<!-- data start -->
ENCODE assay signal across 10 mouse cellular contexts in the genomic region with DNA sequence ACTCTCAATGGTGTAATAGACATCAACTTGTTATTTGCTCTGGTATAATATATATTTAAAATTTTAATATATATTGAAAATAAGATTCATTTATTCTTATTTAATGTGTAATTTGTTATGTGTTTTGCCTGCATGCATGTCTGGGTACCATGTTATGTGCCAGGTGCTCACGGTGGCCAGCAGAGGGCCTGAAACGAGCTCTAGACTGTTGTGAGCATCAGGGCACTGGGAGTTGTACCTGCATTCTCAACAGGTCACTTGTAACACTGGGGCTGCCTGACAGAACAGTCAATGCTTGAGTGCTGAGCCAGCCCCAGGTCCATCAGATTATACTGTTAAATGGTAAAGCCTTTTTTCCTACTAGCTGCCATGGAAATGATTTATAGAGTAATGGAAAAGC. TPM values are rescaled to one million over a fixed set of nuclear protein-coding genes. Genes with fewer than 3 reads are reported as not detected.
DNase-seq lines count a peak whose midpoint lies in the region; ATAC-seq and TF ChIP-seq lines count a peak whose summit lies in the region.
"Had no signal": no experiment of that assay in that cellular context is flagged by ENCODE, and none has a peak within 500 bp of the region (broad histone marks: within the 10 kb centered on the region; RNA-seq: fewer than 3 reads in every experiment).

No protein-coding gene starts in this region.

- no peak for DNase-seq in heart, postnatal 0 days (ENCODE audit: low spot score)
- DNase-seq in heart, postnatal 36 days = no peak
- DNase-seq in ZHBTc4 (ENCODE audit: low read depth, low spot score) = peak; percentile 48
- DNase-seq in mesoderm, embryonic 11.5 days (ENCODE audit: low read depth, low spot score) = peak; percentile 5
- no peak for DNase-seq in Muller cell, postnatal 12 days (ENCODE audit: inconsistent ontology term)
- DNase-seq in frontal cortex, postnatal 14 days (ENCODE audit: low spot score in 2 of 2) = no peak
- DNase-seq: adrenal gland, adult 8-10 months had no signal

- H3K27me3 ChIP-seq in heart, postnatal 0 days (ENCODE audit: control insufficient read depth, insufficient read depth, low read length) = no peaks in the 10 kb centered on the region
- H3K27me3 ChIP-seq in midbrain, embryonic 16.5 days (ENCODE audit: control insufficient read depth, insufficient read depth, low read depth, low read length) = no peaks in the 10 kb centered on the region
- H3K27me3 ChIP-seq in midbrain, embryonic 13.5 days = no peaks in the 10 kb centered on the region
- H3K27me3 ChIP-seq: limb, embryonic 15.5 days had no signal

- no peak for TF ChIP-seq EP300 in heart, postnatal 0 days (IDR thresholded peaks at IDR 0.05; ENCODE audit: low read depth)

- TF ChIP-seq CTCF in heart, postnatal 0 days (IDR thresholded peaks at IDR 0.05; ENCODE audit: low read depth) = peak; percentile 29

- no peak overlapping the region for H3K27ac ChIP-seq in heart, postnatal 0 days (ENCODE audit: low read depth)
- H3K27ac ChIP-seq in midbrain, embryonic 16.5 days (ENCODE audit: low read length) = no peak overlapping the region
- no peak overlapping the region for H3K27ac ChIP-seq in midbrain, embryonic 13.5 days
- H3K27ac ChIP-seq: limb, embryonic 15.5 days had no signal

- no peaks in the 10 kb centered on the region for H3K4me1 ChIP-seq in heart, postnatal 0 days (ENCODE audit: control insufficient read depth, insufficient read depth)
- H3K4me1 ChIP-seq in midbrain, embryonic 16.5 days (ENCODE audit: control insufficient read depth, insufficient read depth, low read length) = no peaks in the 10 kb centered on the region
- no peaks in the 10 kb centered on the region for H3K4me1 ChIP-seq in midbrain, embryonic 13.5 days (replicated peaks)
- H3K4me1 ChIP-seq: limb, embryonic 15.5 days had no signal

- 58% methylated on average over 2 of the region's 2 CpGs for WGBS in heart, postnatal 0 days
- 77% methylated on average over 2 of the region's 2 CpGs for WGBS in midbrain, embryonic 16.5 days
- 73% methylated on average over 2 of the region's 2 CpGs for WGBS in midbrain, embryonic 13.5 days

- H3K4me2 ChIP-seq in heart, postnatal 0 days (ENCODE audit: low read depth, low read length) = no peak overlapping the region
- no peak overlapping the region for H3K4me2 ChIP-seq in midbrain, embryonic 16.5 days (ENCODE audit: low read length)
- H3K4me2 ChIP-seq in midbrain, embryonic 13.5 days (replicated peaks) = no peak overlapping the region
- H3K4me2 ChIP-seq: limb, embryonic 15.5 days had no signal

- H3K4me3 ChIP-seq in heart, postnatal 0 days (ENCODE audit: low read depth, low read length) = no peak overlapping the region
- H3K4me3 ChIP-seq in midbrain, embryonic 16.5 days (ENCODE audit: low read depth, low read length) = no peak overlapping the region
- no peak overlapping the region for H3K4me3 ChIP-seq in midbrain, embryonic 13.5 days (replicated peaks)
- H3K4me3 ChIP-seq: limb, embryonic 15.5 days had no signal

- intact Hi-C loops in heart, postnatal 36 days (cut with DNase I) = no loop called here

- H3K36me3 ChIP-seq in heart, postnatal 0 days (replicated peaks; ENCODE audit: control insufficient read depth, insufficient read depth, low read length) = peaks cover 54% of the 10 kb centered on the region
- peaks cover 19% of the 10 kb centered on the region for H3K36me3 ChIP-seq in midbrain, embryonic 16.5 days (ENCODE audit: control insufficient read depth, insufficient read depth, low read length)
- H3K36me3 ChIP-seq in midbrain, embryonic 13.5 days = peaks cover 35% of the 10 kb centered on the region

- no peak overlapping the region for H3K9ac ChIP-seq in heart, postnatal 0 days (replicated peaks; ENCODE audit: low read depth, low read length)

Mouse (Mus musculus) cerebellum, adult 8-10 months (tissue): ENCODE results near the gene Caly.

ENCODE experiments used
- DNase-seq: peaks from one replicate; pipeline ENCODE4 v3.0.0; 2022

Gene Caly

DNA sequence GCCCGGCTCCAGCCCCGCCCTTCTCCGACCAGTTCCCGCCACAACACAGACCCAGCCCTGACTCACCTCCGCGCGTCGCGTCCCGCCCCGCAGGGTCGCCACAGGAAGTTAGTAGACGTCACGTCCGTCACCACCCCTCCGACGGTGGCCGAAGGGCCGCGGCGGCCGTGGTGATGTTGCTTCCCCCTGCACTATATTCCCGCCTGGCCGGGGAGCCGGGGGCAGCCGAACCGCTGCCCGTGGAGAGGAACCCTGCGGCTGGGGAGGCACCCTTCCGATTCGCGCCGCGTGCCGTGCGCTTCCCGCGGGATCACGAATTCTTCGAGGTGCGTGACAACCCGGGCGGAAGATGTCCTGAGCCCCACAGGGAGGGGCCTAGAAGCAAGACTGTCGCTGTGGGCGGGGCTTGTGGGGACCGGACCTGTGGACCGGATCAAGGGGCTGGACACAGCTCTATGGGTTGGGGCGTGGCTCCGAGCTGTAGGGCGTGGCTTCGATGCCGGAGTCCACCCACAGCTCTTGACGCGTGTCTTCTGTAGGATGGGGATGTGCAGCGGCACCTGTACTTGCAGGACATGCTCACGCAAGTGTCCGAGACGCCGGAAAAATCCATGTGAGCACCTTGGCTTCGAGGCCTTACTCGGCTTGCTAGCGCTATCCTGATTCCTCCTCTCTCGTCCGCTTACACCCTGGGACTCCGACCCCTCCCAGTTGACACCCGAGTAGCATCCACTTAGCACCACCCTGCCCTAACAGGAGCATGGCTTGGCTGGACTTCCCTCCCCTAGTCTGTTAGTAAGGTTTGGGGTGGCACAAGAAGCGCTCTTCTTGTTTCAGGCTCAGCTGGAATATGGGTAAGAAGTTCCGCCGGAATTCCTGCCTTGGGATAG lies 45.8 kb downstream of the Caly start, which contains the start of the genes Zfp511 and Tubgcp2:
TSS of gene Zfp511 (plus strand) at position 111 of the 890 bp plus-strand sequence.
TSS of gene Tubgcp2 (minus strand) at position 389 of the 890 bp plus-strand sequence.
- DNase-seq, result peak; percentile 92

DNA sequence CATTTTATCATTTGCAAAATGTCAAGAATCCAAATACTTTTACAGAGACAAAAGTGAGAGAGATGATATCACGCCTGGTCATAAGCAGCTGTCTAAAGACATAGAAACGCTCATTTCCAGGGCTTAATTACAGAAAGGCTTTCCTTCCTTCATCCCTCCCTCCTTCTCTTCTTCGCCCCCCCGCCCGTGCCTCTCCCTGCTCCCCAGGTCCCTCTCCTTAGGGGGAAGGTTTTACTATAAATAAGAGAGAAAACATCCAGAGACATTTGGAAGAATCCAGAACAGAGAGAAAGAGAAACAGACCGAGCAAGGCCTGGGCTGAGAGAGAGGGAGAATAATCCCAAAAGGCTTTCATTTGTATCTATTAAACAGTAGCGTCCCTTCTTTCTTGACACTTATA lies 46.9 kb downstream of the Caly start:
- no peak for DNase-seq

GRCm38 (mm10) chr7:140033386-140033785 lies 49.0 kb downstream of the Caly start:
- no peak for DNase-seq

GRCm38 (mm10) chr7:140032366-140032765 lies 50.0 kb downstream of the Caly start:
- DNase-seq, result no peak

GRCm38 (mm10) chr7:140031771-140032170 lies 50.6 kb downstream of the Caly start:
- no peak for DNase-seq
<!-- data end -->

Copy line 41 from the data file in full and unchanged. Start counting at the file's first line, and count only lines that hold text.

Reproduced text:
- no peak overlapping the region for H3K9ac ChIP-seq in heart, postnatal 0 days (replicated peaks; ENCODE audit: low read depth, low read length)